If you were to look in the windows of the estate agents in the high street near where I live, you’d be forgiven for thinking that the inhabitants of my manor are very oddly shaped indeed. So many of the houses seem to have been built to accommodate folk who are 10-feet wide – at least, that’s what the enormous great front doors on half of the for-sale photos would have you believe. Then there are the places with ceilings so high that London Zoo’s giraffes could quite happily move in tomorrow without having to crick their necks or bang their antennae (that’s what those things on their heads are, right?).
I love spotting a bit of cack-handed photo trickery. All those XXXL door frames and loos that are as wide as the Bed of Ware. You’ll often find me cackling outside estate agents wondering who is ever going to be fooled by bargain-basement Photoshop skills. Then there are the pictures where the photographer must have done themselves an injury in managing to avoid getting the power station/high-security prison/sewage works next door in the frame. Seriously, guys, if you ever get a viewing, someone might just notice that particular local amenity.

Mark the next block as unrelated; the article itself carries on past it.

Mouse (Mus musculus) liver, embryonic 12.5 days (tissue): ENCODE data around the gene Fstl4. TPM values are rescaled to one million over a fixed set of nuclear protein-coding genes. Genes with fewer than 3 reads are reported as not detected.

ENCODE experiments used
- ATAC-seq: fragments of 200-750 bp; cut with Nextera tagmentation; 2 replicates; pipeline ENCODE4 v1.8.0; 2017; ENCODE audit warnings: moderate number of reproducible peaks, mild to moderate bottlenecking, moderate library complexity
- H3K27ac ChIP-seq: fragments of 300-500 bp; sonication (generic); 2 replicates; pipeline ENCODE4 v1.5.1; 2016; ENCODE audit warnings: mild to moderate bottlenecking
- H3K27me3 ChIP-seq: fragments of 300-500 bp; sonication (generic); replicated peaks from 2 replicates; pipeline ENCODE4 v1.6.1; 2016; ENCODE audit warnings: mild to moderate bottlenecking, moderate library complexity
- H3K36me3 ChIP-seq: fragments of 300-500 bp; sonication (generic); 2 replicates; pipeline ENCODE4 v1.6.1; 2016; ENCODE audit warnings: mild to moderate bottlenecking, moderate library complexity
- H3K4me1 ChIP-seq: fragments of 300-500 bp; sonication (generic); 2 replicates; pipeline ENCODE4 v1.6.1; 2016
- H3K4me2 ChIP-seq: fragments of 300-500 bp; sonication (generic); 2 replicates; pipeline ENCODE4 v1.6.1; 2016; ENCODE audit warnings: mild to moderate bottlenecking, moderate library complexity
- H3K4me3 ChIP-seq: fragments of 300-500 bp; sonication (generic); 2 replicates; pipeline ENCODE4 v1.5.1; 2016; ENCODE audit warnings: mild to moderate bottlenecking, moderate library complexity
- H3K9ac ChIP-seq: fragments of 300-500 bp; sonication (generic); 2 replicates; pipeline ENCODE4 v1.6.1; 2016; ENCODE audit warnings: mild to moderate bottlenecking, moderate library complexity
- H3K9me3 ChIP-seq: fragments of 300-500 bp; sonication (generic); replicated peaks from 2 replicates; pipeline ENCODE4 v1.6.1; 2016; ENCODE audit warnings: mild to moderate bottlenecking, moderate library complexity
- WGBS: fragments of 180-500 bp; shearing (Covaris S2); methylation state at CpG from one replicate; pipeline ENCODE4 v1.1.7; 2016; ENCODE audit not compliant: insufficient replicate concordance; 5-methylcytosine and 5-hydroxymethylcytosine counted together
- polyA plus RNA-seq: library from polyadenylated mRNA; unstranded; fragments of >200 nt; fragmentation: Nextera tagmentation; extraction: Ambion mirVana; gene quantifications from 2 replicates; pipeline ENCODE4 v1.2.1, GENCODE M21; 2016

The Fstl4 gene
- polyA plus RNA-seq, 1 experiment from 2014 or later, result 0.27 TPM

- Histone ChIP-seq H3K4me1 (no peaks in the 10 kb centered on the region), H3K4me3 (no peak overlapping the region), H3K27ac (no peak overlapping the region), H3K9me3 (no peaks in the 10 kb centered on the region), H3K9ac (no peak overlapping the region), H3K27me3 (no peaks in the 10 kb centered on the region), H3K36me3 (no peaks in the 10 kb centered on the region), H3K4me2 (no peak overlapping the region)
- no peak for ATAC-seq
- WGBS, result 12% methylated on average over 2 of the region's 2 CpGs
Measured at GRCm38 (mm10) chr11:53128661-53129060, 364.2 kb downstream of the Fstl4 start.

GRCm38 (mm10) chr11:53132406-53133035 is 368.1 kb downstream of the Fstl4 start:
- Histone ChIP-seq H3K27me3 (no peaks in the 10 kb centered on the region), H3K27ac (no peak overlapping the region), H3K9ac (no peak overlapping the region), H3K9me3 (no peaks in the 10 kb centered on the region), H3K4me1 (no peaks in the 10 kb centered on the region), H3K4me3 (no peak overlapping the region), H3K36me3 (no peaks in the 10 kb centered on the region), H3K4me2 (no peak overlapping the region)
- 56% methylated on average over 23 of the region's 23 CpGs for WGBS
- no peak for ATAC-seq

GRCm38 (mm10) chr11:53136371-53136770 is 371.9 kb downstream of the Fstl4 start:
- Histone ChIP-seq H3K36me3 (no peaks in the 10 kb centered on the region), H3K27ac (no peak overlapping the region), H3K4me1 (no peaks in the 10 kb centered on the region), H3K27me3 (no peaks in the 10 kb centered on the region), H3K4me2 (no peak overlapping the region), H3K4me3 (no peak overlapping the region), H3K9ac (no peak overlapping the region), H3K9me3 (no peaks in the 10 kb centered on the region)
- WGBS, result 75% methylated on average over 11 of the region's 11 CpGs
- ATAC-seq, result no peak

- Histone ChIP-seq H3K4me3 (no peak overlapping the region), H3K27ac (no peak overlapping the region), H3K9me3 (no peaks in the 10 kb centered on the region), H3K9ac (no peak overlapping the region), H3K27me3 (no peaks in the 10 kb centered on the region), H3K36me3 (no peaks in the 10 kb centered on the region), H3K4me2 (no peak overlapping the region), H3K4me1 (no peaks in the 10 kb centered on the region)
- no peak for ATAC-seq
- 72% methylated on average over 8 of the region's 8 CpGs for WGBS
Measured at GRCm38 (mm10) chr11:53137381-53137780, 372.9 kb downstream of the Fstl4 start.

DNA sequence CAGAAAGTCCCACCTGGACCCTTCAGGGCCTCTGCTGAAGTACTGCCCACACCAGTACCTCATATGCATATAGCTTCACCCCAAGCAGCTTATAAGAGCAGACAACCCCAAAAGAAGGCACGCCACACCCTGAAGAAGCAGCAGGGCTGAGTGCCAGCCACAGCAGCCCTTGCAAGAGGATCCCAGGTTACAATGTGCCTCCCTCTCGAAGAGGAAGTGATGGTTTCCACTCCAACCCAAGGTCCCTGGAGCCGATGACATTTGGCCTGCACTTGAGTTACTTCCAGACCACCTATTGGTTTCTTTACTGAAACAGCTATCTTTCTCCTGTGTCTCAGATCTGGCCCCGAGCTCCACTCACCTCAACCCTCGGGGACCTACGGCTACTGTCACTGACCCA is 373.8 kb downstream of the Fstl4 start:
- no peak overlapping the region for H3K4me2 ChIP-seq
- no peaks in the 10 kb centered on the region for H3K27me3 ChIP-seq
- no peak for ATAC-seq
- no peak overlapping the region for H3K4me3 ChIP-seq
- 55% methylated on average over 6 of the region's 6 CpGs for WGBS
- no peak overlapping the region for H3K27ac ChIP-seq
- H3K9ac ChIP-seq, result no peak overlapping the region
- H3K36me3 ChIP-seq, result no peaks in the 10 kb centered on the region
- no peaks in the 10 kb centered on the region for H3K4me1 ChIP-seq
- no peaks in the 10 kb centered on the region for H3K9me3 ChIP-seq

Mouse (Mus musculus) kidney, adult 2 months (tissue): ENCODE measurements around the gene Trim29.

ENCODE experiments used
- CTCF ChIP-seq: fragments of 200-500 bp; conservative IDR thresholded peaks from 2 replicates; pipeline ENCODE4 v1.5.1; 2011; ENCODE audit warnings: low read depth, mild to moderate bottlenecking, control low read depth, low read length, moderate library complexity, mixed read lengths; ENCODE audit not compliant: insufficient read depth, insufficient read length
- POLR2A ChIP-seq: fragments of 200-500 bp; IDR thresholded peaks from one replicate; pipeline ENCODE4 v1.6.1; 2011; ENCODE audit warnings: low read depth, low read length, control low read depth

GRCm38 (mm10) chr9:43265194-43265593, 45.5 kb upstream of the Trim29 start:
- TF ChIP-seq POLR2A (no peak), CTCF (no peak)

But people in glass houses (who are hoping to see a return on their investment so want to keep the original features intact) shouldn’t throw stones. Every photo I take on my mobile phone gets a bit of help from the “edit” button that brightens, lightens and tightens, so I can’t really moan when everyone else does it. Still, there’s tidying up and there’s taking the mickey. Property photographer John Durrant, who runs www.hello-photo.co.uk and www.doctor-photo.co.uk and enhances 2,000 photos a month for estate agents around the UK, is very clear on the difference.
“If the dimensions of a house have been changed in a picture, that’s misrepresentation,” he says. However, as an ex-estate agent, he knows the power of a proper picture. “I once photographed a house that had been on the market for a year. When I went there, I didn’t actually recognise it because what the previous estate agents had done was stretch the photo to fit the template, so the Ford Fiesta that was in the front garden looked like a Cadillac. It had been taken at the wrong time of day, the garage doors were open, they’d missed the green space out the front. Most estate agents can’t take photographs – it’s the only industry where you’re selling something that costs £150,000 and turn up with a compact camera you can’t use to photograph it.”
His best advice for anyone leery of an unlikely image in an estate agent’s window is blunt. “Look at the floor plan. You can’t alter that!” True, but it’s not as much fun as spotting funny photo fails, though, is it?
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